4. If required, train your employees of any aspects of the task performance. Show them anything that is important to you, but don’t constrain them to one way of reaching the goal. Just give them ideas. Ensure they know they can put their own spin to it. Remember, many roads lead to Rome. Let your employees pick one of them; you might enable innovation this way 🙂
5. Trust your employees not only with responsibility but also the authority to make some decisions along the way. Clearly define for them, which decisions they can make, on which they need to consult with you, and which you need to make.
6. Don’t forget about feedback – praise your employees for a job well done and if there is anything they need to improve on, tell them about it candidly and constructively.
3. Focus on Your People
“Nothing we do is more important than hiring and developing people. You bet on people, not on strategies.”- Lawrence Bossidy
Many great and successful leaders talk about it all the time, but somehow it’s not a common practice yet. At the end of the day, your people are your success. As a Boss, your main job is hiring great talent and developing them by coaching and feedback.
It’s not easy to do, especially in the beginning. It is why people management skill development is so important. Don’t just learn on the job. Big mistakes can cost you not only your job or loss of business but also affect your employees, real people with families whom they support.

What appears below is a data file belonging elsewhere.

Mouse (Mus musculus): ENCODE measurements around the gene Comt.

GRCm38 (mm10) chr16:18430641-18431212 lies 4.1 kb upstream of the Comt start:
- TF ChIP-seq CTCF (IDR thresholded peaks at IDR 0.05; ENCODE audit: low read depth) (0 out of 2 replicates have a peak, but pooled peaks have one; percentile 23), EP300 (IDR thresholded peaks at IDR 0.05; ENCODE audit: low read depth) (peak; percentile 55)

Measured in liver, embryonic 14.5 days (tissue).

Of course that no one is perfect, everyone makes mistakes me included, and you will make them too. It is why you need not to be afraid to acknowledge you do not know it all and get support. If you are a new manager in a company, reach out to your boss, HR partner or more senior colleagues for advice. Maybe you can find a mentor. If you are a solopreneur, connect with those who have large teams and are killing it.
Also, invest in yourself – for you and your team.
Throughout my career, I have developed my skills through many different channels: on the job, in-person training, online courses, formal education, as well as mentors and senior colleagues. Although I made many mistakes along the way, I know that all that investment paid off. It prevented me from causing significant damages to the teams I managed and the businesses I run and also speed up my growth as a leader.
Since building a team, starts with recruitment, I prepared a free guide with 6 hiring strategies to help you start on the learning journey. It’s a quick read,
To sum up, business is often compared to team sports: there are goals to hit, and people are in it to win. As per Michael Jordan: “Talent wins games, but teamwork and intelligence win championships.”
As a Boss are your team’s main coach. It’s on you to hire talent, develop and coach the talent and above all ensure that all the individual talents become a high-performing Team. I compare a great team to a puzzle: every piece is different, but with a great leader when put together, they create a beautiful & cohesive picture.